Legislature(1995 - 1996)
10/05/1995 09:00 AM STA
* first hearing in first committee of referral
= bill was previously heard/scheduled
= bill was previously heard/scheduled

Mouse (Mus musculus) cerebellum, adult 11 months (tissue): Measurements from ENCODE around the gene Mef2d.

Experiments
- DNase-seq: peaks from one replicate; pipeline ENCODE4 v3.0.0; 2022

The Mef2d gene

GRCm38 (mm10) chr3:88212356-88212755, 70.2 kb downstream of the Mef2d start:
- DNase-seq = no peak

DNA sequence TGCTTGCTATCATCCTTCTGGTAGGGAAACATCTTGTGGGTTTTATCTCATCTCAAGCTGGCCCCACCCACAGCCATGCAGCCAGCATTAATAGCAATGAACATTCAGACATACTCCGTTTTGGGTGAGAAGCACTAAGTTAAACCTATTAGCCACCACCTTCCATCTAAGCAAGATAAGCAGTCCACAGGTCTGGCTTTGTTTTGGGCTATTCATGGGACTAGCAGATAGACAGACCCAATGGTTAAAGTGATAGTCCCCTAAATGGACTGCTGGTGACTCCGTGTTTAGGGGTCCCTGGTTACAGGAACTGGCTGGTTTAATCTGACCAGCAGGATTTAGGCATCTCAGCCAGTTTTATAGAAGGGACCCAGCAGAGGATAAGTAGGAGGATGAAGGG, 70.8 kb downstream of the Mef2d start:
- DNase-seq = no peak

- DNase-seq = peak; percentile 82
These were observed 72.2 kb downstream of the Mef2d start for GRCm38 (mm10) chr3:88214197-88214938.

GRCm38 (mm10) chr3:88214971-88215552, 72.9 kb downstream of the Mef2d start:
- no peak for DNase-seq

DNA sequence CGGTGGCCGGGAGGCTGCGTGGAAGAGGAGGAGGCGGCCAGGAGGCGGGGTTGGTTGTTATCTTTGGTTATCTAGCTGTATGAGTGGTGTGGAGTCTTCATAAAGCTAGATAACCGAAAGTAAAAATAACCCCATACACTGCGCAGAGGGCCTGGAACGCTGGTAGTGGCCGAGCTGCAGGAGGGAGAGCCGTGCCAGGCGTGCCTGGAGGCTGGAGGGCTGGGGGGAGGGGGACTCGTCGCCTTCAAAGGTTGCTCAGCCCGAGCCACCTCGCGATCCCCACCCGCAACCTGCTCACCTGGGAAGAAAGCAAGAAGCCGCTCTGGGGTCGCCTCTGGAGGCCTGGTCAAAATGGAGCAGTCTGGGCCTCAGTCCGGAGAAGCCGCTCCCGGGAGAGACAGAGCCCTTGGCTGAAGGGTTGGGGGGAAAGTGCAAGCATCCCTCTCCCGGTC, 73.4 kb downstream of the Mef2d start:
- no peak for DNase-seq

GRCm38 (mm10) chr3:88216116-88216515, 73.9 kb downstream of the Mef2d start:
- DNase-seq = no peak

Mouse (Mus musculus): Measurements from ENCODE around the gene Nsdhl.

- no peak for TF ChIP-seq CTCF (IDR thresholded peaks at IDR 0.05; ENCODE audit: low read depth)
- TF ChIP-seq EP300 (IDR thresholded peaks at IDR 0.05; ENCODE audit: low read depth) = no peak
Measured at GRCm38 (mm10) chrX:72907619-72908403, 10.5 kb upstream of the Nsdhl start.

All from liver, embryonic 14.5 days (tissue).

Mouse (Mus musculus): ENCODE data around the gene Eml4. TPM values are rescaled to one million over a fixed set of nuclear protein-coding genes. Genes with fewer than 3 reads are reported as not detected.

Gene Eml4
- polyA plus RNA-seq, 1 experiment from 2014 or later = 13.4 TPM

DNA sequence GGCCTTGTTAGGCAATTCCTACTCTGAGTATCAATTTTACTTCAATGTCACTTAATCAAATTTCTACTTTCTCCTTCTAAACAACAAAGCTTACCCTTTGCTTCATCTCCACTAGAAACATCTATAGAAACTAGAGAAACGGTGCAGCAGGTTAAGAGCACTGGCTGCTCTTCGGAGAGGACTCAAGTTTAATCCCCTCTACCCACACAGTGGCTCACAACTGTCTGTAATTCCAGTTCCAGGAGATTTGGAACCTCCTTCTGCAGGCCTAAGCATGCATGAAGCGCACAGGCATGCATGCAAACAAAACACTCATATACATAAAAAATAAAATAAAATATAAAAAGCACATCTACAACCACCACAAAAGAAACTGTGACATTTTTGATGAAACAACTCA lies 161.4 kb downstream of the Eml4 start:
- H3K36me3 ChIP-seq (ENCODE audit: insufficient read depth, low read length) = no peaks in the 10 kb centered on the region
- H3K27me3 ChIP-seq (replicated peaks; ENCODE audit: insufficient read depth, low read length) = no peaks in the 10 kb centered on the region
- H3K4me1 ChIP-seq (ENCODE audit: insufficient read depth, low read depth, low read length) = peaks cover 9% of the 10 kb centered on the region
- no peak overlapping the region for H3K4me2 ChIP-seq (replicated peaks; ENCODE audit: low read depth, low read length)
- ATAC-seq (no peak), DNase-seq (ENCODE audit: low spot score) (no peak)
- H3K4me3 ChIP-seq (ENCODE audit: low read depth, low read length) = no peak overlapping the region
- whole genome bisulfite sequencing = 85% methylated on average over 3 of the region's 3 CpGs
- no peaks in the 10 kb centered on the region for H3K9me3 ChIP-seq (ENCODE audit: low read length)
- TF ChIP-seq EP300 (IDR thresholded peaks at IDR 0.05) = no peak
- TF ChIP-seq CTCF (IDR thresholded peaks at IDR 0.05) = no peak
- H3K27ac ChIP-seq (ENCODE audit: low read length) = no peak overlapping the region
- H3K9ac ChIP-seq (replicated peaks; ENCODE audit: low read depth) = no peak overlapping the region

TAPE 95-29, SIDE A Number 001 HB 338 & SB 177 - CONCEALED HANDGUN PERMIT AMENDMENTS REPRESENTATIVE JEANNETTE JAMES, Chair of the House State Affairs Committee, called the joint meeting of the Senate and House State Affairs Committees to order in the Anchorage Legislative Information Office conference room at 9:00 a.m. In her opening remarks, Chair James noted she sponsored the original legislation relating to permits for the carrying of a concealed handgun, which was signed into law in July 1994, and HB 338 and SB 177 are revisions to that legislation. Chair James outlined the following revisions contained in HB 388: 1. Deletes the fingerprint requirement and substitute a criminal background record check of available state and federal databases. 2. Deletes FBI investigation and change department's time limit for approval from 15 to 30 days. 3. Deletes requirement to qualify with specific action types and calibers of handguns. 4. Changes residency requirement from one year to 90 days. 5. Changes application fee cap from $125 to $65; change renewal fee cap from $50 to $25. 6. Changes demonstration of competence with a handgun to require one of the following: (1) successful completion of a: (a) Hunter or firearms education course or hunter or firearms safety course approved by the Department of Fish and Game, the Department of Public Safety, or similar agencies of another state; (b) National Rifle Association firearms safety or training course; (c) Firearms safety or training course or class available to the general public offered by a law enforcement, university or college, or private or public institution or organization of firearms training school utilizing instructors certified by the National Rifle Association or the Alaska Department of Public Safety; (d) Law enforcement firearms safety or training course or class offered for security guards, investigators, or a division or subdivision of a law enforcement or security enforcement; and (e) Firearms safety or training course or class conducted by a state certified or National Rifle Association certified firearms instructor. (2) Presentation of evidence of experience with a handgun, equivalent to any of the courses or classes above, through participation in organized shooting competition or military service; (3) Presentation of evidence that the applicant is licensed or has been licensed to carry a handgun in this state, unless the license has been revoked for cause. 7. Deletes from the definition of "competence" the ability to place in a life size silhouette target 7 out of 10 shots at 7 yards and 6 out of 10 shots at 15 yards. 8. Adds to list of convictions which would prohibit qualification for a concealed handgun permit: "In a public or private place, the person challenges another to fight or engages in fighting other than in self-defense." 9. Changes the list of places where a concealed handgun may not be carried: A concealed handgun may be carried in a building which houses a state or federal office as long as it is not carried into the state or federal office itself. 10. Provides that a copy of laws and regulations is provided with each application form. 11. Also contains a few other minor language changes. Number 090 CHAIR JAMES then opened the meeting to public testimony from witnesses present in Anchorage, as well as witnesses waiting to testify from the participating legislative teleconference sites, and she requested that witnesses limit their testimony to three minutes. Sandy Perry-Provost, representing the Department of Public Safety, and Carla Timpone, staff to Representative Robinson, informed the committee they were present at the Juneau teleconference site monitoring the meeting. Number 110 The first witness to testify was Jack Phelps who worked with the sponsor in the drafting of the original concealed handgun legislation. JACK PHELPS of Anchorage, representing himself, stated he is a life member of the National Rifle Association (NRA), as well as an instructor certified by the Department of Public Safety to provide the training that is specified in the current law for a concealed carry permit. MR. PHELPS said when the original legislation was being put together, while it enjoyed tremendous widespread support, including the support of a number of police officers, there was difficulty with the higher levels of the Department of Public Safety in their concerns with the legislation, however, their response to the new law has been very good. He encouraged members to assure the department that the revisions to the law are not in any way criticisms of the department with respect to their enforcement of the law. Speaking to a technical concern with the legislation, Mr. Phelps said that in current law, the demonstration of competency is demonstrated to the department at the time of application through a certificate issued by the trainer. Paragraphs (2) and (3) of Section 7 require the presentation of evidence, but there is no requirement that any evidence of training be presented to the department if it is being done under subsection (a). The result is that it provides that there is still a certificate that has to be presented at renewal, but not a certificate that has to be presented at initial application, unless using a couple of alternatives: evidence of experience, or the reciprocity section. He is concerned that in existing subsection (c), where it requires certificate of confidence for renewal, the section that would prohibit from including identifying information about handguns owned is taken out. He urged that the deleted language in Section 3, subsection (d) which provides that the permit must specify action types, remain deleted, but not to delete the prohibition against specifying handguns owned. He also offered to provide alternative language to the committee that addresses the problems he had outlined. Number 205 WAYNE ROSS of Anchorage, representing himself, stated he is a director with the National Rifle Association and that he holds a concealed weapons permit from the state of Alaska. He pointed out that despite his NRA training, his military training, his 35 years of experience with firearms, he still had to sit through a very long 12 hours to get a permit in Alaska. MR. ROSS expressed his appreciation for the original concealed weapons permit legislation, and said HB 338 is a good step forward to clean the bill up substantially. However, he said he disagrees with Mr. Phelps' comment about the cooperation from the Department of Public Safety, because he believes the Knowles Administration has an anti-gun agenda, which he believes is evident from the regulations. He suggested retaining the law that provides that the regulations can't be more stringent than the laws that were enacted by the legislature. He pointed out there is a lawsuit pending which challenges the current regulations, but he believes the new legislation will help rectify that situation. Number 250 HARRY BUCILLI of Anchorage, owner of a fingerprinting business and a former police officer, said there have been some negative comments on fingerprinting, and a lot of people feel that it is an infringement on their personal rights, etc., but fingerprinting is also a protection for the people that do carry handguns. He said a comment was made that the FBI does not need a set of fingerprints to identify an applicant's criminal background, but he believes they are needed. A name check by the FBI is only done if a set of prints is so bad that they cannot be identified. Also, a name check, basically, is about 20 percent accurate. He said the fingerprints are used to look for people, and he cautioned that if that is taken away, anybody is going to be able to get these permits and he does not want a convicted felon being issued a permit. Number 300 BERNARD GOODNO, testifying from Delta Junction, stated the U.S. Constitution is the supreme law of the land. He said the Supreme Court has made all kinds of rulings and they have said the state cannot take a secured liberty, which is a constitutional right and turn it into a privilege, issue a license and then can punish an individual if he believes he is exercising a constitutional right. He believes the permit system is illegal and should be repealed. Number 325 GENE CARLEY of Anchorage, stated his support for the reductions in the application fee cap and the renewal fee cap, pointing out that many people are on fixed incomes and have limited means. He observed that no one who has demonstrated himself clearly and beyond any question to be law abiding and to be observant of the general rules of society under which we live is trusted by this state government to wear a concealed firearm into state buildings, offices, etc., which shows a terrible distrust by the government of what the government has demonstrated are law-abiding citizens. Also, while he does not like the idea of fingerprints, he believes they are a reasonable necessity in the case of concealed handgun permitting. Number 375 TIM SCHRAGE of Anchorage, stated he is a permit holder and a small business owner who depends on his concealed weapon, not only for his personal safety, but for the safety of his business as well. Every day he makes a trip to the bank, but when he gets to the bank, he has to leave his weapon inside his vehicle, which places it in a position where it could be stolen and used by someone who doesn't have a permit. He said he has a fundamental problem with that; he has proven that he is a legitimate law-abiding citizen, yet he can't carry his weapon 100 yards to the bank. He also noted that under current law, he can't eat in most restaurants if he has his weapon on him because they have beverage dispensary licenses. It was pointed out that the law provides that he can carry that weapon into such an establishment if the weapon is not loaded. Number 470 REPRESENTATIVE BRIAN PORTER pointed out that there may be a problem with federal law as it relates to banks, notwithstanding what the state law does. REPRESENTATIVE SCOTT OGAN commented that he is also a concealed handgun permit holder and he, too, is uneasy about leaving his gun in his locked vehicle because of the possibility of it being stolen. Number 525 BOB PARKERSON, testifying from the Mat-Su Legislative Information Office (LIO), stated he had faxed his testimony to the committee, but he did want to address his concern that fingerprinting goes to the FBI and they know the reason for the fingerprinting, which he does not believe is any of their business and that it is an invasion of privacy. However, he believes the training classes that are given for carrying a concealed weapon are extremely important and that aspect should be retained in the law. He would also like to see reciprocity with other states concerning permits. Number 585 LADD MCBRIDE, testifying from Fairbanks as a private citizen, stated his support for the revisions in HB 338 and SB 177, as well as any additional changes that would reduce the inconvenience and cost to those law-abiding citizens who wish to carry concealed weapons. He hopes the changes will send a message to the bureaucrats that their interpretations of the statutes passed by the legislature will be tempered with not only common sense, but to take care not to overstep the intent of the statutes. He reminded the committee to keep in mind that they are regulating the law- abiding citizens and cannot regulate the criminal who would probably not apply for this permit to begin with. Number 625 LEONARD SCHULTZ, testifying in Anchorage, stressed the importance of giving the authorities what they need to strike down criminals. He believes law enforcement needs all the tools they can get to take care of crime and to protect the public. He voiced his opposition to changing the fingerprinting provision in the law. Number 658 ALLAN COUSENS, testifying in Anchorage, stated he and his wife are permit holders and that it cost them approximately $300 in fees to get those permits. He spoke highly of the training classes. However, he suggested a change be made to the Alaska law so that a person who is approved to carry a concealed weapon can carry that weapon anywhere. He spoke to the inconvenience of having to leave his weapon in his vehicle when going to a bank, etc. Also, he would like to see the part of the law which gives municipalities or villages the ability to enact legislation to prohibit the carrying of a concealed weapon changed because he believes the law should be consistent statewide so that if he has a permit to carry a weapon in Anchorage, he can also carry that weapon anywhere else in the state. TAPE 95-29, SIDE B Number 001 R.G. HOHNSTEIN, testifying in Anchorage, stated he has been a military instructor, but he believes Governor Knowles and others in law enforcement are against firearms. He spoke in favor of fingerprinting and being the given the ability to carry a concealed weapon when going to a financial institution. He believes the requirement for a hunter or education course should be expanded to include a course on personal protection. He also believes the size of the targets should be smaller with some kind of time limit. Number 042 ROBERT NESVICK, JR., a retired state trooper and former police chief of the Annette Island Reserve testifying from Ketchikan, requested consideration of adding an amendment that honorably retired law enforcement officers, with the appropriate identification issued from their department, be exempt from the permit process and be able to continue carrying the weapon they have carried over the years while they were working. He pointed out that Oregon and California currently allow this and there may be other states as well. He also noted that the U.S. Congress, with SB 960 and HB 218, is considering doing this on a nationwide basis for current and retired law enforcement officers. He also encouraged that the current qualification requirements in the permitting process still be required every five years to keep the person qualified. Number 070 RUSSELL KELL, testifying in Anchorage, said a letter to Senator Green from the Department of Public Safety does not point out that the state of Vermont, which has a similar population to Alaska, has absolutely no permit requirement, but they do allow the carrying of concealed weapons. He said they don't seem to have any significant problem in catching criminals without fingerprinting all the people that decide to carry handguns. He stated he is more concerned with the probable crimes at Ruby Ridge or Waco as a threat to our society than he is from citizens who may be criminals. He suggested that if the Department of Public Safety is concerned with reciprocity they could suggest an amendment to the law that would allow a citizen of Alaska who wants reciprocity to submit fingerprints. Number 110 DOUGLAS VANWINGERDEN of Wasilla, testifying from the Mat-Su LIO, voiced his support for the revisions to the permit fees, which he believes are currently too high. He also believes that the restrictions relating to where individuals can carry handguns is putting the honest law-abiding citizen at a disadvantage; he has already proven that he is a law-abiding citizen when going through the process to obtain that permit. Number 120 MIKE MASTERS of Soldotna, testifying from the Soldotna LIO, agreed with the previous speaker's comments. He said he has a permit, but the restrictions in the current law on where he can carry a concealed handgun have discouraged him, in most cases, from carrying one, and he suggested making it less restrictive. Number 135 JIM CHAPMAN of Soldotna, testifying from the Soldotna LIO, concurred with earlier testimony that the current fees are too high and that places where handguns can be carried is too restrictive. He also believes that as long as an individual qualifies he should be able to have that permit for life instead of having to renew it every five years. Number 145 RAY CARR of Kenai, testifying from the Soldotna LIO, stated that as an instructor, his main concern is the training. He does not believe that the hunter or firearm education course will help for concealed carry because they don't go into handguns, or drawing, etc. He believes the training should be specific for someone carrying a concealed handgun. Number 155 EMERY CUPPLES of Anchorage stated he paid $122 to the State Trooper licensing division to get his concealed handgun permit and he is completely happy with the way the system is right now. However, he wanted to go on record that if the legislation gets passed, the state of Alaska owes him $57. He believes that if the law is going to be changed, it should be made fair for everybody that has complied. He questioned what's the good of a concealed handgun permit if it can't be packed all of the time. He also spoke in support of fingerprinting. Number 210 BRUCE OCKRASA of Anchorage, a NRA member and instructor, stated people have a lot of different rights. He said if an individual goes to a handgun show and buys a gun, within a couple of hours it is legal for the individual to walk out of there with the gun. He questioned why there is such a great difference in requirements in being able to own a gun and then being able to carry that gun in your pocket. He believes education is advantageous and should be encouraged, but that it should not be legislated. Number 250 CHUCK MAXSON of Anchorage voiced support for cutting the cost of obtaining a concealed handgun permit. However, as a former gunner's mate in the U.S. Navy, he believes training for some people is unnecessary if they have had previous weapons training. He suggested keeping in the fingerprinting requirement. Number 271 CLYDE BROUMLEY of Wasilla stated he was an employee of the Department of Corrections, but that he was testifying on his own behalf. He believes that it is the individual's responsibility to be proficient, not the state's responsibility to ensure that, and that fingerprinting is unnecessary. He expressed his appreciation for the legislation, stating he believes it is on the right track. Number 310 CHUCK PARKER of Anchorage stated his support for the revisions in HB 338 and SB 177. He stated his strong objection to fingerprinting because it is an invasion of an individual's privacy, and he believes the restrictions on where a concealed handgun can be carried should be reduced. Number 326 MICHAEL COONS of Palmer stated he was testifying on behalf of himself and his wife and that he would submit written testimony for the record. He questioned why 15 days was being added on to the department's time limit for approval when other states can do an NCIC check in 45 seconds. He also questioned if engaging in fighting, which is being added to the list of convictions which would prohibit qualification for a permit, would be a felony conviction. He spoke in support of the revised training requirement, which he said will reward those who have already taken firearms training courses by not requiring an additional cost. For those who have not had any firearms training, these revisions will help in a statewide firearms safety overall with minimal cost to the applicant. Number 390 EUGENE MURPHY, an Anchorage attorney speaking on his own behalf, said he flinches when he hears the terms "concealed weapons" and "concealed weapons permit" because those permits are only for handguns. He pointed out that one of the anomalies of the law is that it allows an individual, when licensed, to carry a heavy caliber handgun, but not such a thing as a hunting knife or other things defined as a deadly weapon. He urged that reciprocity be considered and adopted. He also stated it is wrong that a person who has only been charged with a crime have his permit lifted, because our society has this presumption of innocence. He urged that it be changed to a person must be convicted of such a crime before having the permit lifted. He also urged that retired police officers not be given special privileges for carrying concealed handguns. Number 552 ROBERT WISEMAN of Soldotna, testifying from the Soldotna LIO, stated his belief that the legislation would be a great disservice to all Alaskans, because it would go a long way in taking so much of the integrity out of the program that so many worked so very hard for. He noted he is a NRA certified instructor for the firearms safety course, and he invited any interested persons to participate in the course, attend the classes because they would see why this NRA class requires a 12-hour course and why this integrity needs to be maintained. He also urged working toward reciprocity for the concealed carry program. Number 630 JIM DORE of Anchorage pointed out that Vermont's law relating to the right to carry a concealed handgun involves no permit, no fee and no background check; the people there are free to defend themselves as they see fit. He also pointed out that Alaska's Constitution states that the individual's right to keep and bear arms shall not be denied or infringed. He stated should any restrictions be put on Alaskans' right to carry arms, legislators would be violating their oath of office. Therefore, the current law is unconstitutional and must be repealed, he said. Number 662 GENE EMERY of Anchorage stated he is a federal firearms dealer and he must submit fingerprints for federal firearms, and he thinks the fingerprint requirement should be kept for anybody that cannot show where they have got their fingerprints on file. Speaking as a senior citizen, he believes the permit for a senior citizen should be free just like the hunting and fishing permit, and that it should be for life. He said senior citizens are the most subject victims of crime, and the requirements for them should be brought down to the senior citizens that may be sick in bed, confined to wheelchairs, etc., but who still have the physical ability to use a gun. TAPE 95-30, SIDE A Number 038 RAY WOODMANSEE of Anchorage spoke to his concern with the restrictions of where a concealed weapon can be carried. Although he agrees that guns and alcohol do not mix, he finds it an imposition to have to leave his weapon in the car when he goes into any number of restaurants in town that serve alcohol. He suggested it could be further defined to the point where nobody can carry a concealed weapon if they are drinking at all. Number 060 STUART REDER of Anchorage said that the utility of the permit process for up close self-defense is severely undermined by the restrictions on where a gun can be carried. He said we have the permit to demonstrate that we are law-abiding citizens who are competent to handle a handgun. Number 085 DAVID MARSHALL, testifying from the Ketchikan LIO, stated that he is the manager of a sports retail shop in Ketchikan that also sells firearms. He said the shop received an ATF news release from San Francisco saying that concealed handgun permit requirements meet the requirement of the Brady Bill, which allows a person who has a handgun permit to purchase a gun over the counter. However, he said the problem he came across is that he has no way of telling him how to do it, and he suggested putting some guidance into the legislation giving some guidance as to how to go about issuing the handgun to the person. He also suggested the legislation should contain a provision relating to specific training in the area of handgun safety such as for security guards. Number 120 BOB LOCHMAN, a retired Alaska State Trooper and a NRA certified firearms instructor testifying in Anchorage, stated he basically supports the revisions to the law, but does have concern with two areas of the current statute. One is with the restriction of having to leave the handgun in a parked car if entering a bank, a public building, etc. His other area of concern is that he thinks the system costs too much in time and money for the individual trying to get a permit. He questioned why a concealed carry permit needs so much identification and costs so much more than a drivers license. Number 186 DOROTHY BROUMLEY of Wasilla, testifying from the Anchorage LIO, said she worked the graveyard shift at a 7-11 and was held up by a young man with a knife. He told the police his intention was to get the $25 that was in the cash register and then he was going to kill her so there would be no witnesses. She recently quit her job, shortly after a young lady was killed in Fairbanks. She does not believe there should be so many regulations on her ownership and use of a gun; she believes they should be the simplest regulations that will still provide the state with the safety it needs to have. She stated her support for the revisions in the legislation. Number 220 ROBERT HILLIKER, testifying from Delta Junction, stated he appreciates what's trying to be accomplished with the legislation, however, he believes Alaskans are guaranteed by the U.S. Constitution and the Alaska Constitution the right to keep or own and carry arms. He believes that state governments do not have the right to take individuals' rights and make them a privilege and charge money for it. Also, there should not be restrictions on where an individual may carry a concealed handgun. Number 255 MICHAEL PAOLETTI of Anchorage stated he has been a permit holder for approximately seven months, and he pointed out that he has to remove his concealed and loaded handgun and leave it in his unattended vehicle several times during his daily activities. He also pointed out that he knows couples who would like to apply for permits, but are unable to because of the costs. He does a lot of camping and often uses the Alaska Marine Highway as a means of transportation, and he finds the restriction of not being able to carry his concealed handgun an inconvenience. Number 295 RANDY SMITH of Anchorage, a certified NRA instructor, stated his support for HB 338 and SB 177, and believes they address many of the problems the program has had in the past, the biggest problem being the restrictions on where a concealed handgun can be carried. He noted that as an instructor he has denied and not given course completion certificates to a few individuals strictly because of where their heads are at. He said many people do not understand what the law is, and, because of that, there is a real need for them to take the concealed carry class. He also believes that people with military experience should be required to take the concealed carry courses, because military training with firearms is 100 percent different than training to carry a concealed handgun in civilian life. He emphasized that having all the restrictions on where a concealed handgun can be carried is really taking away from the spirit of having a concealed carry. Number 375 CHAIR JAMES asked Mr. Smith what he thinks can be done that will encourage people to take the class, whether or not they are interested in carrying a concealed handgun, because there is some very valuable information in the class on personal protection. MR. SMITH responded, basically, through education, and this state needs to push firearm safety. It is estimated there is a firearm in approximately 85 percent of the homes in the state of Alaska. The state needs to push organizations or entities like the Anchorage School District to provide training for firearm awareness and firearm safety in the elementary schools and the junior highs. He added that he encourages couples to take his class, and he thinks it is really important that if there is a firearm in the home, that as many people in that home that are going to be exposed to that firearm have the information and the training that the class provides. Number 427 REPRESENTATIVE PORTER asked Mr. Smith if he was in opposition to the portion of the bills that would eliminate the requirement for a demonstration of physical competency with a firearm. MR. SMITH acknowledged that was correct. He thinks it is very important that people demonstrate that physical competency with an instructor. He believes it is important that the instructors have the ability to sit there and make sure an individual is handling that gun safely. Number 400 REPRESENTATIVE GREEN asked Mr. Smith if he is in opposition to reciprocity because there are other states that don't require the kind of scrutiny that is required in Alaska. MR. SMITH responded that he is opposed to reciprocity with states that don't require the kind of scrutiny that is required in Alaska, but he doesn't have a problem with the states that do have the training requirements. Number 475 CHAIR JAMES pointed out that most of the people that live in this country are responsible, and she questioned if it is necessary to put them at a disadvantage because some aren't. MR. SMITH responded it was a very complex question, but he pointed out that when a person applies for his first drivers license, there is a requirement that a written test be passed, as well as getting behind the wheel and demonstrating driving competency. He said a drivers license is a privilege and the concealed carry permit is a privilege under the state law. The Constitution gives people the right to keep and bear arms, but it does not specify bearing those arms concealed. Number 518 SENATOR DAVE DONLEY said the question has come up about how many hours of training is really necessary, and asked if Mr. Smith thought it could be shortened. MR. SMITH answered that the requirement is 12 hours, and the NRA course they teach is a 12-hour course. However, he ends up teaching about 13 1/2 hours to cover all the material that he thinks is necessary and his students find that is necessary for them to understand what is going on. Number 570 REPRESENTATIVE IVAN IVAN commented that looking at this from a rural perspective and the small villages he represents, it is common knowledge that every family carries firearms of some type for hunting and subsistence purposes. However, his concern is the impact he sees coming to those areas because of their isolation from centers like Anchorage and Fairbanks where this training is available. CHAIR JAMES agreed it is a difficult issue to address, but it is one that needs to be addressed in some way. Number 646 JAMES CLARK of Wasilla, testifying in Anchorage, stated he has taken the NRA course and has a concealed handgun permit. He has been a minister and a missionary for a number of years ministering in the villages of Chalkyitsik and Fort Yukon. He has carried a firearm as a pilot as a survival need. He has been accosted by intoxicated people and has been threatened, but he has never had to draw a firearm or even infer that he was carrying a firearm. He believes this country has been a nation of freedoms, not a nation of restrictions, and laws are designed for protection sake, not for restriction sake. The more restrictions there are, the more probability there is that any given person, at some point in time, will become a law violator almost inadvertently. TAPE 95-30, SIDE B Number 004 Continuing his testimony, Mr. Clark said he admires Senator Green's outline of what her modification to the Senate bill is because it sets forth simplicity, not complexity. Number 055 DREW VILLANI of Anchorage commended the committee for holding the meeting because he believes it is an issue everybody should be concerned about. He believes in the individual's right to keep and bear arms, and he also believes the fingerprinting rule is essentially defacto registration. He said he agrees with the provision in the bill that allows concealed carry into air terminals where it is not prohibited by the posting of signs because the people who work there and the people who go to conduct lawful business at the terminal should not be precluded from the right to defend themselves. Number 120 REPRESENTATIVE OGAN noted that the one issue heard throughout the testimony has been the fact that people are having problems with the restrictions of where they can carry a concealed weapon, and he believes there are some appropriate changes in this legislation. Number 128 SENATOR BERT SHARP expressed his appreciation for the informative testimony presented to the committee and said SB 177, which is in the Senate State Affairs Committee would probably be scheduled for a hearing early in the upcoming legislative session. Number 158 CHAIR JAMES said when she filed the original concealed handgun legislation, she felt that whether people were in danger out there or not, if they felt they were in danger, they ought to be able to have a way of protecting themselves. Her intent was that people who feel that they need to protect themselves ought to have a way of doing it. However, her biggest concerns about the whole thing are that it is too expensive and it does take a lot of time. Those people who really want to take advantage of the concealed carry are people who work and don't have all that time and their paycheck isn't big enough to cover all of these things. The most vulnerable people are the senior citizens, disabled and young working mothers, and those are the areas where the cost factor has not been addressed. She added that she is interested in hearing from people any time on these issues and in making any changes that are necessary and proper.